One benefit of this fragmentation is more opportunity for price competition. This is the place where Apple has a leg up on its competitors. With its move to 1080P, iTunes is now comparable to VUDU in terms of picture and sound quality. iTunes is also similar to VUDU in that both offer a la carte rentals and purchases of recently released movies. While renting a 1080P movie on VUDU costs $6, it only costs $4 ($5 for new releases) to watch on Apple TV via iTunes. So much for Walmart’s strategy of “Low Prices. Everyday. On Everything” (Walmart is the parent company of VUDU). Based on my quick survey, buying an HD movie on iTunes typically costs less than buying a Blu-ray (and you can easily download it to your iPad or iPhone). There’s also “iTunes Extras” providing additional content that is not available on most other video streaming services.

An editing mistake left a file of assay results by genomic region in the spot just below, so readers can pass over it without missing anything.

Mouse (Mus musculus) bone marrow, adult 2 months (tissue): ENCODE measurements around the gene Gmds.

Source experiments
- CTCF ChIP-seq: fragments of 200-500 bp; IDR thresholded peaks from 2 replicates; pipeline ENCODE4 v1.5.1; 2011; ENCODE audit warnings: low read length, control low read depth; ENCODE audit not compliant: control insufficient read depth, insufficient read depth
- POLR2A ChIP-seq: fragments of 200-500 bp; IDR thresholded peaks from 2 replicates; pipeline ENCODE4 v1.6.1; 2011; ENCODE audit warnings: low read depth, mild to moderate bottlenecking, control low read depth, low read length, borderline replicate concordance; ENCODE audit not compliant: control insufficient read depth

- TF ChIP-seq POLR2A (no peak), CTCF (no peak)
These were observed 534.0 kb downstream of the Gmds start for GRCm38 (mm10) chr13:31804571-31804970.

Oddly enough, the Apple TV may offer an awkward solution to this fragmentation: Airplay. Up to this point, Airplay would let you stream content from your iPhone or iPad to the Apple TV. The problem was that certain iOS apps like HBO GO disable the ability to stream to an Apple TV (HBO has cited security concerns about the second gen ATV). However, the next release of the Mac operating system, Mountain Lion will also offer Airplay. The difference being that the Mac can access most video streaming services through a web browser. It’s unclear to me if services like HBO GO will be able to prevent Airplay from working in this scenario. In this setup, you can stream almost any service onto your Apple TV. It may not be the best audio and video quality but it would work.
So, unlike VHS or DVD or Blu-ray, the streaming video world hasn’t successfully implemented a standardized format like the MP3. Netflix is the closest thing to it being omni-present on almost every connected device. However, it has limited access to new releases. UltraViolet offers the promise of a standardized format but it’s still in its infancy, has limited device support and is technically complex. While physical discs will go away, it’s not clear which platform will dominate: Apple, Amazon, UltraViolet or something else. Until all this works itself out, keep enjoying your Blu-ray player. It’s the one reliable way to get all of the content you want today.